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A compact synchrotron radiation source driven by a laser-plasma wakefield accelerator

Jaroszynski, D.A. and Brunetti, E. and Wiggins, Mark and Budde, F. and Jackel, O. and Pfotenhauer, S. and Schwoerer, H. and Rohwer, E. (2008) A compact synchrotron radiation source driven by a laser-plasma wakefield accelerator. Nature Physics, 4 (2). pp. 130-133. ISSN 1745-2473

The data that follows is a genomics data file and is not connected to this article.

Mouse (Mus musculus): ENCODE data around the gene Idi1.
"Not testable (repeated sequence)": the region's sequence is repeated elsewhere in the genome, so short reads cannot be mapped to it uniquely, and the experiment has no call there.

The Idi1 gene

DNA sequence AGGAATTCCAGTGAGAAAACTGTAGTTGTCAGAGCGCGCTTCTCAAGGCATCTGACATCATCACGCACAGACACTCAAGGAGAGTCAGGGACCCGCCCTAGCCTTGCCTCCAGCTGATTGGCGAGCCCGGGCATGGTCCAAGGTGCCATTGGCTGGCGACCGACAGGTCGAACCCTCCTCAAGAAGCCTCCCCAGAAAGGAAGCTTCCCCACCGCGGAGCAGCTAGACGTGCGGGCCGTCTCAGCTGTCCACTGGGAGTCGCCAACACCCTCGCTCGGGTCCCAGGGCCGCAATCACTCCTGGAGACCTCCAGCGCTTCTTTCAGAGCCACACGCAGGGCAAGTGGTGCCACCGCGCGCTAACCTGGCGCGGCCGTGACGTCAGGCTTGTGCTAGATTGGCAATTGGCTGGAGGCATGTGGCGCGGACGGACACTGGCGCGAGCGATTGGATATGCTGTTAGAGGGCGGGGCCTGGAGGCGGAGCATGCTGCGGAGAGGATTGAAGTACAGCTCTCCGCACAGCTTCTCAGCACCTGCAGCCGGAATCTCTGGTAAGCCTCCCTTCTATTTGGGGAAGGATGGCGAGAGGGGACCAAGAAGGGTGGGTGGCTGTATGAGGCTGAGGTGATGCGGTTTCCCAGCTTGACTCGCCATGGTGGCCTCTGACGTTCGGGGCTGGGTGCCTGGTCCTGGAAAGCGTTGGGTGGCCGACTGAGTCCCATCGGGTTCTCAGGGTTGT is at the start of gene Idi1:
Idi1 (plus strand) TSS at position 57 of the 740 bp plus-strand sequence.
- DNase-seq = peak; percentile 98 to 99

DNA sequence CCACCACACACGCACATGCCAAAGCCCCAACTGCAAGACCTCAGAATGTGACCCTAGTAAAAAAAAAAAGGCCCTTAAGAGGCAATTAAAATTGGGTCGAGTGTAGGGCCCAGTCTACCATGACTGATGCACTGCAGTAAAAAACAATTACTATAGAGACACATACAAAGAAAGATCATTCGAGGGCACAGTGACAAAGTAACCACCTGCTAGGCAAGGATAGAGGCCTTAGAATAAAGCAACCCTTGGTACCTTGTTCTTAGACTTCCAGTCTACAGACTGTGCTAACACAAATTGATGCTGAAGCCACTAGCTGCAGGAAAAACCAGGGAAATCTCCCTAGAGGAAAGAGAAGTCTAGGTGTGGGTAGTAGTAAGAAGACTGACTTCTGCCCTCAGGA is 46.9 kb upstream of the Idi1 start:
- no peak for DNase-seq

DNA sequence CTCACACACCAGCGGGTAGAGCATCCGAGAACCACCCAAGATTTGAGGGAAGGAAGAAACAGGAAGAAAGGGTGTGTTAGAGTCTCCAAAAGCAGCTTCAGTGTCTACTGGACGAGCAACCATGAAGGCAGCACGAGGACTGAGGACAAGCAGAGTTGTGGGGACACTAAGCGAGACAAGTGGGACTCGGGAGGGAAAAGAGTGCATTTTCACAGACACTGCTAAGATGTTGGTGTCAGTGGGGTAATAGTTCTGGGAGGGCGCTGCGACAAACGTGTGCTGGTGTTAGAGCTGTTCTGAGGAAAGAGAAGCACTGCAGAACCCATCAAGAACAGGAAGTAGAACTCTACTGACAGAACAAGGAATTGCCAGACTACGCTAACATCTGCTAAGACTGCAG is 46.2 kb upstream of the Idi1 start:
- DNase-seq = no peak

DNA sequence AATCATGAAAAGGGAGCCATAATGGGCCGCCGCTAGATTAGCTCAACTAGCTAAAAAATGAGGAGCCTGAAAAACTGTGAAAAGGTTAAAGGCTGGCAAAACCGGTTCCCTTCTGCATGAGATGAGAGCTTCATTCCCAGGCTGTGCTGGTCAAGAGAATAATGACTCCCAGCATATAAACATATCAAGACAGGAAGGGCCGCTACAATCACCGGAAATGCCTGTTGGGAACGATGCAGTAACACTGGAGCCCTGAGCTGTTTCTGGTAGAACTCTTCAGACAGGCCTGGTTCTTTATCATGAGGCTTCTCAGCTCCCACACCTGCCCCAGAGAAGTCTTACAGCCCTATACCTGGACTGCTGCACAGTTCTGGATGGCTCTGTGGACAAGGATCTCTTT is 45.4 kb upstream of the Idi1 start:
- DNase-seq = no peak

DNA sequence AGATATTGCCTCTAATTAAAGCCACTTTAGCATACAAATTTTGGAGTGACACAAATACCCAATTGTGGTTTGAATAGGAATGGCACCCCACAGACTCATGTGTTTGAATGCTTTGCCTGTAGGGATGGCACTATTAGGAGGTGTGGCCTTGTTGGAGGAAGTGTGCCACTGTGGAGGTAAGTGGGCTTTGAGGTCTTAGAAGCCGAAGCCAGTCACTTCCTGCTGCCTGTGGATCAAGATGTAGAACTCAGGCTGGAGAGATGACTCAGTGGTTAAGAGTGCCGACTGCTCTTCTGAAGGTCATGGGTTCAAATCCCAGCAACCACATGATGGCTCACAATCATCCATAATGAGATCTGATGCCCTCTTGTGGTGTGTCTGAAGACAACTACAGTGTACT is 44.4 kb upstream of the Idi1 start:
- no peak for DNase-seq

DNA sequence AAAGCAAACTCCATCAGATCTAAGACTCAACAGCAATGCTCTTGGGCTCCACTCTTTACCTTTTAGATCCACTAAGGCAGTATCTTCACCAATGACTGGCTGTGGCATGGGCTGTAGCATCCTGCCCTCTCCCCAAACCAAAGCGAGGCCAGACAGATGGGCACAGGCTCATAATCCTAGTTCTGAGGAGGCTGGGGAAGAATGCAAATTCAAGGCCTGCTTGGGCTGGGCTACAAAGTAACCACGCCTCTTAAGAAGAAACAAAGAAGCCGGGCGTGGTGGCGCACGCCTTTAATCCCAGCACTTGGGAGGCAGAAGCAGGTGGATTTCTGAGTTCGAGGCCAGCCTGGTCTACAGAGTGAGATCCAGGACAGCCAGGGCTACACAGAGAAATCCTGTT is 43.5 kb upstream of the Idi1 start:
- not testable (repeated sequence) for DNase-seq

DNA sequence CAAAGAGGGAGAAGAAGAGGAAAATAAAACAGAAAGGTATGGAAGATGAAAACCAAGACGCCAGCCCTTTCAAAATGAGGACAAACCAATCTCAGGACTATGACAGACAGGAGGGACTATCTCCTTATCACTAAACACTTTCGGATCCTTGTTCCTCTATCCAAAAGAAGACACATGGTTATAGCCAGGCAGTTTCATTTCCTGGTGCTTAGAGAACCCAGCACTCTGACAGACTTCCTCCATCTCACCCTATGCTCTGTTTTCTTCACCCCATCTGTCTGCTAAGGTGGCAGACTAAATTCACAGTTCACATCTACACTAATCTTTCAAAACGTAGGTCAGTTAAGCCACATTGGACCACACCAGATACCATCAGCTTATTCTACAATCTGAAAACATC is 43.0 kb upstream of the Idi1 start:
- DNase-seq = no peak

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Ultrashort light pulses are powerful tools for time-resolved studies of molecular and atomic dynamics1. They arise in the visible and infrared range from femtosecond lasers2, and at shorter wavelengths, in the ultraviolet and X-ray range, from synchrotron sources3 and free-electron lasers4. Recent progress in laser wakefield accelerators has resulted in electron beams with energies from tens of mega-electron volts (refs 5,6,7) to more than 1 GeV within a few centimetres8, with pulse durations predicted to be several femtoseconds9. The enormous progress in improving beam quality and stability5, 6, 7, 8, 10 makes them serious candidates for driving the next generation of ultracompact light sources11. Here, we demonstrate the first successful combination of a laser-plasma wakefield accelerator, producing 55-75 MeV electron bunches, with an undulator to generate visible synchrotron radiation. By demonstrating the wavelength scaling with energy, and narrow-bandwidth spectra, we show the potential for ultracompact and versatile laser-based radiation sources from the infrared to X-ray energies. (Abstract from: http://www.nature.com/nphys/journal/v4/n2/abs/nphys811.html)